Open Meeting – discussion of Open Air Theatre proposal

At our regular Open Meeting on Tuesday 4 June we discussed the proposal by the Brighton Open Air Theatre group to landscape the bowling green area into a dedicated, raked, open-air theatre.

At our May meeting the members of the Friends group who attended had decided to withdraw our own proposal for a community garden, on the understanding that many of the features we had included (sensory garden, wildlife-friendly habitats, disabled access, seating, table-tennis table) could be incorporated in the BOAT proposal.

The BOAT proposal has since received provisional approval by various Council officers and Councillors and they are now embarking on more detailed discussions about the basis on which they would lease this part of the Park.

Much of the discussion at the June meeting focused on the extent to which Park users would have access to the area during the summer months, when it was being used as a theatre. After being shut out of the area for 20 years we are very keen to be able to enjoy it all year round.

We really welcome your opinions and comments on this issue, and look forward to seeing you at future meetings.
The next meeting will be 7.30pm, 2 July, Bowls Hut.
The minutes of our May meeting are here: FoDRP minutes 13.05
The minutes of our June meeting are here: FoDRP minutes 13.06.04

Jannet

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One Response to Open Meeting – discussion of Open Air Theatre proposal

  1. David says:

    It was lovely to meet the Friends Of The Park at the meeting last night and to hear more from BOAT about their proposed ideas for the redevelopment of the bowling green.

    However, it did raise some concerns for me:

    1 The BOAT representatives spoke very much in terms of their idea being the only viable proposal and that it was essentially a fait accompli.

    I am concerned about this as there is currently a very low level of awareness about the future of the bowling green space amongst general users of the park, as well as amongst local residents living near by.

    2 The idea that a significant section of the park will be ‘restricted access’ to the public for, at the very least, large periods of the summer months is also a concern.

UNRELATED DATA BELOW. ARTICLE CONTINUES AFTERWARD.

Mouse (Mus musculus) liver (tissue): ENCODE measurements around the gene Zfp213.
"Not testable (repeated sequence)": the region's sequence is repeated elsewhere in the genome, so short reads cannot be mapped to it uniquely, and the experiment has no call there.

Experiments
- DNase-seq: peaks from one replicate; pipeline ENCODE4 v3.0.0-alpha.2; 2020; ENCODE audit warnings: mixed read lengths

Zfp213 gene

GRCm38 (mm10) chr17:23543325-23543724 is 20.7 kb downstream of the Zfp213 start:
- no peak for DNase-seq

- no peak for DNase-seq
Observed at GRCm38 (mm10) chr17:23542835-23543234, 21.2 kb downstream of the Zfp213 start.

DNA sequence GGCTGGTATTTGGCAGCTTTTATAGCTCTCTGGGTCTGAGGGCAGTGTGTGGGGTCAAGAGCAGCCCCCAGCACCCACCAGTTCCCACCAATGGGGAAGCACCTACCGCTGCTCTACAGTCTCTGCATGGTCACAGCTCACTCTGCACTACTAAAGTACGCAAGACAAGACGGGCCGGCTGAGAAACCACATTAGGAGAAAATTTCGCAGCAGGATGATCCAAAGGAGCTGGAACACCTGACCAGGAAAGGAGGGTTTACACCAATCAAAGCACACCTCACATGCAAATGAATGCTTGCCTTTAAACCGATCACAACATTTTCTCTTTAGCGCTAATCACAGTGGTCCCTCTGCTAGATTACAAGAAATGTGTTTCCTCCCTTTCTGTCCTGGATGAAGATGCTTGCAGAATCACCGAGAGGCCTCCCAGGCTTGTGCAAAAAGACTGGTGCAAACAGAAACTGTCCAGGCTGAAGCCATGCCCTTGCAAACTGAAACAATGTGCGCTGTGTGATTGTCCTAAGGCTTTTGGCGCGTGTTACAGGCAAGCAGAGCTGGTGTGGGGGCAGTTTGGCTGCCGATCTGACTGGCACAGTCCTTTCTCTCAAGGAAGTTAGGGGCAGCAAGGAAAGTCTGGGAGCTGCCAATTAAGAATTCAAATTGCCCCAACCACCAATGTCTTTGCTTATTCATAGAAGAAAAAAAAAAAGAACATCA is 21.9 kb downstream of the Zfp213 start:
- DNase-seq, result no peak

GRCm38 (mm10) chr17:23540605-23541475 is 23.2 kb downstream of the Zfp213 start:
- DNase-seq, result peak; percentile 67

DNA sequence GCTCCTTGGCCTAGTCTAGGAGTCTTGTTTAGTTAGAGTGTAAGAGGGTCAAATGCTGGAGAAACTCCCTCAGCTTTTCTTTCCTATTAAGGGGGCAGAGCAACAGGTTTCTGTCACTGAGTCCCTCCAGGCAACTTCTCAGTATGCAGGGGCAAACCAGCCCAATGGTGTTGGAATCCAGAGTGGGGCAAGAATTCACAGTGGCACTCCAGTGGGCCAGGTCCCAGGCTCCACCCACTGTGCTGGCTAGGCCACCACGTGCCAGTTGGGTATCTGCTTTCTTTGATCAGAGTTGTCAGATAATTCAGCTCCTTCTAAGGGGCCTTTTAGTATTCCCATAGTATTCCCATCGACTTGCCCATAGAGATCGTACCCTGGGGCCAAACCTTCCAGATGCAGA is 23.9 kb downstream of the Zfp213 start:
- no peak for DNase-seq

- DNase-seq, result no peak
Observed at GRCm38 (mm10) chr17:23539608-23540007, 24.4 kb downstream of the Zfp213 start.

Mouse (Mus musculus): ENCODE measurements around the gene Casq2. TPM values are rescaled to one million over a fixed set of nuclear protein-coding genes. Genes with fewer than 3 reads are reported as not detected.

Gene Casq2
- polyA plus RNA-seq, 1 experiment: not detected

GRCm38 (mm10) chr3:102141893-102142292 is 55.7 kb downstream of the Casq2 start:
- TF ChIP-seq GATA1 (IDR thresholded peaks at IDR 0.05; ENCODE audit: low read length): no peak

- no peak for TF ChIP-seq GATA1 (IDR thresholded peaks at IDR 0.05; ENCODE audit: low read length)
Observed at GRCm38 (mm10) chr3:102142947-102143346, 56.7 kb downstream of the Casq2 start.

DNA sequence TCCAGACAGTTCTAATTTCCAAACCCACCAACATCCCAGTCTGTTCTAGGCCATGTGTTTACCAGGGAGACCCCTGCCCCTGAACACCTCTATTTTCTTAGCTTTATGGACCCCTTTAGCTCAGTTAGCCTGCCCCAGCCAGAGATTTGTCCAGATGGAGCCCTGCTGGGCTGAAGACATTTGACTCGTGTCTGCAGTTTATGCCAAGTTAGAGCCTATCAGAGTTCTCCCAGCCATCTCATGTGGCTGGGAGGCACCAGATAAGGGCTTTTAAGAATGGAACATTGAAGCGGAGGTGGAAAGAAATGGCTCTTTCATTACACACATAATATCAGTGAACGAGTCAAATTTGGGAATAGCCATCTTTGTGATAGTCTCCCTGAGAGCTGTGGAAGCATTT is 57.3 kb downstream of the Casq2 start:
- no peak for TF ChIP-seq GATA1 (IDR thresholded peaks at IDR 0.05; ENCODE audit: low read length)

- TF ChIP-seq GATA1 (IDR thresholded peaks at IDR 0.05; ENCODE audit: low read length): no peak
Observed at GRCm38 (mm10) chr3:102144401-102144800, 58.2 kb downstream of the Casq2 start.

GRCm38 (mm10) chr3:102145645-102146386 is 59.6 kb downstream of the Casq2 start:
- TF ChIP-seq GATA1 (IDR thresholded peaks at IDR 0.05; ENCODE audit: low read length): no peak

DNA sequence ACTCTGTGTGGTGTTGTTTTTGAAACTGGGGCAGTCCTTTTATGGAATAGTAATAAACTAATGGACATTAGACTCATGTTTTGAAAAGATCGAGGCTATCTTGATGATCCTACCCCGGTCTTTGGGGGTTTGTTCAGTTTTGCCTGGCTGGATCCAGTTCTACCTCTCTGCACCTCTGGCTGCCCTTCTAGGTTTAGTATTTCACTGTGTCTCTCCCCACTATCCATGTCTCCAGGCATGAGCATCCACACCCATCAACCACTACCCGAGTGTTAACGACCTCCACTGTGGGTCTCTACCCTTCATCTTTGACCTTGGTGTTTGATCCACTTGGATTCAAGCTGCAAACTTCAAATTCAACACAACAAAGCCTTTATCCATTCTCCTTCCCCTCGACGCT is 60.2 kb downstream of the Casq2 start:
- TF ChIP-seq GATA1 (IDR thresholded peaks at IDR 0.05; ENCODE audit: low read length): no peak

The question of whether or not a private company should lease and control a large sector of a public park is something that, in my view, should be put to wider public debate.

    3 When asked about restricted public access in the future, the BOAT representative at the meeting last night replied “well it’s restricted now isn’t it?”

    Surely any discussion as to the future of the bowling green should revolve around the fact that the opportunity now arises for a larger part of the park to become available for public use all year round?

    Giving control of the space to a private company may not be the best way to achieve this.

    4 The question of maintenance seemed to play a part in the discussions, with BOAT suggesting that their involvement would mean the space was managed and looked after.

    There should surely be consideration given to the fact that this will include a certain amount of ‘self interest’ from the company as to protecting their investment in any infrastructure and landscaping developments they propose to construct.

    If another proposal such as an environmentally friendly ‘sensory garden/quiet space’ was to be adopted, maintenance issues would be of a reasonably low level and able to be covered on a voluntary basis as is the case with other successful projects at open green spaces in the city.

    As with the BOAT proposal itself, any alternative proposal that was adopted could use an online ‘crowd funding’ approach to cover ongoing costs, as well as raising funds from community based activities such as those already undertaken by the Friends Of The Park group.

    At the very least, I hope there will be a far wider public involvement in discussions about the future of the park before any binding decisions are made.

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